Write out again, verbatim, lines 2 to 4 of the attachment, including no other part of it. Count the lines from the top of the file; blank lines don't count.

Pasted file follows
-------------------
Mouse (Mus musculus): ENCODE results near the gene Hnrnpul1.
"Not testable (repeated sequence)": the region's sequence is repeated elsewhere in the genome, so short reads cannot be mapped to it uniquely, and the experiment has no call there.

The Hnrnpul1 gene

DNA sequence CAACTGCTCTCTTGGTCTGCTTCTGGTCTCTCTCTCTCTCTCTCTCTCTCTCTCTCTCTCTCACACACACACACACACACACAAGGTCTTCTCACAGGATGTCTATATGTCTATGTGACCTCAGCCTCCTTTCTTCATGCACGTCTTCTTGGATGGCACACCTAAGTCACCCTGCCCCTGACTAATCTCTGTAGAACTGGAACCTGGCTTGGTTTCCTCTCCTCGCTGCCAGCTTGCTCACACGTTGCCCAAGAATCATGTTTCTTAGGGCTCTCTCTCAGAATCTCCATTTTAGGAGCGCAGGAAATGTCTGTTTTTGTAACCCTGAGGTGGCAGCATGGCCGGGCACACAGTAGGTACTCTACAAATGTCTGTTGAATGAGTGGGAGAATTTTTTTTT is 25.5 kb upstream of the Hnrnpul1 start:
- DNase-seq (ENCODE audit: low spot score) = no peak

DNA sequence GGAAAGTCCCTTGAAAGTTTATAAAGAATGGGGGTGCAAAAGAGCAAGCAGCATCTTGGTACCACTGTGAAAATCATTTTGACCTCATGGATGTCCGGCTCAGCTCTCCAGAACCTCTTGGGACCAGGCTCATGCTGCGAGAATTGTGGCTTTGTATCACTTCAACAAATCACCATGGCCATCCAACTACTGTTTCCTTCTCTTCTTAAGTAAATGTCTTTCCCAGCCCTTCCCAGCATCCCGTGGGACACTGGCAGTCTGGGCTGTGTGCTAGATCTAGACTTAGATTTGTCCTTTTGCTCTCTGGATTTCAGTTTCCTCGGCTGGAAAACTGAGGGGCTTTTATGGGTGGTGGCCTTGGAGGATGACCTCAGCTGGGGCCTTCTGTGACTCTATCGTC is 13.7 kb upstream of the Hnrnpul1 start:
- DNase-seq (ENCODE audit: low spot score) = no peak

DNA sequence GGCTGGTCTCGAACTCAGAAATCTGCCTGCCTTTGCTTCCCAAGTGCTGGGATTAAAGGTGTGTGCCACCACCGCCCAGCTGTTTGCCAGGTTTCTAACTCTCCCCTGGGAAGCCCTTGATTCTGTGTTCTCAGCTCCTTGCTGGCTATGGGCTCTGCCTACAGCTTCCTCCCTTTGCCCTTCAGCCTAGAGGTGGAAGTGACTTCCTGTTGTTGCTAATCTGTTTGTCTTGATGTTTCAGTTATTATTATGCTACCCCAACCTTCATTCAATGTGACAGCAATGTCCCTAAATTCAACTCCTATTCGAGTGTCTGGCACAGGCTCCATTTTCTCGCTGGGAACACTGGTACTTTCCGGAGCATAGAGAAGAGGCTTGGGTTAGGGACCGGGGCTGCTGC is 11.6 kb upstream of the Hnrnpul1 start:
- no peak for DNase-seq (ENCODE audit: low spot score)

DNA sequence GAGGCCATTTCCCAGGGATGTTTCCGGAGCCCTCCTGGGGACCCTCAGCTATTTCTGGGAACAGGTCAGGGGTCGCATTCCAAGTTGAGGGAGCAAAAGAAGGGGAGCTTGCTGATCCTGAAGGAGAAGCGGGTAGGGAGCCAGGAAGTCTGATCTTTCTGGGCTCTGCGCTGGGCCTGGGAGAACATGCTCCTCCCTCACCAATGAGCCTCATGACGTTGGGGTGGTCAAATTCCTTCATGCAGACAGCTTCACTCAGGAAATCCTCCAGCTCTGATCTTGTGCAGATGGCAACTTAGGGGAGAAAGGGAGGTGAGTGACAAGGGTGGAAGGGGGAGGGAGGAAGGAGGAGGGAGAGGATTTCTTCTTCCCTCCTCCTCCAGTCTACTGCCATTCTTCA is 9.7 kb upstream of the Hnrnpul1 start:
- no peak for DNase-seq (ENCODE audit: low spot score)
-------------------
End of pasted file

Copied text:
"Not testable (repeated sequence)": the region's sequence is repeated elsewhere in the genome, so short reads cannot be mapped to it uniquely, and the experiment has no call there.

The Hnrnpul1 gene

DNA sequence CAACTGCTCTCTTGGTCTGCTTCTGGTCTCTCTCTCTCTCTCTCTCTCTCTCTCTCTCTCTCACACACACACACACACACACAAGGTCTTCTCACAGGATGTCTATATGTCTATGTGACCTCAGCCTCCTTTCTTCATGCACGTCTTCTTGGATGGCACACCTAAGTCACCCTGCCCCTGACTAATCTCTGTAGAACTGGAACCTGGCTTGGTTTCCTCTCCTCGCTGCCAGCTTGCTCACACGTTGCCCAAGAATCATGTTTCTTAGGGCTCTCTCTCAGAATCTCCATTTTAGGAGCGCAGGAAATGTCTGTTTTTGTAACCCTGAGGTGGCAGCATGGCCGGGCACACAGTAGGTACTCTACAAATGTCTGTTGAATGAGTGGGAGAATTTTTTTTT is 25.5 kb upstream of the Hnrnpul1 start: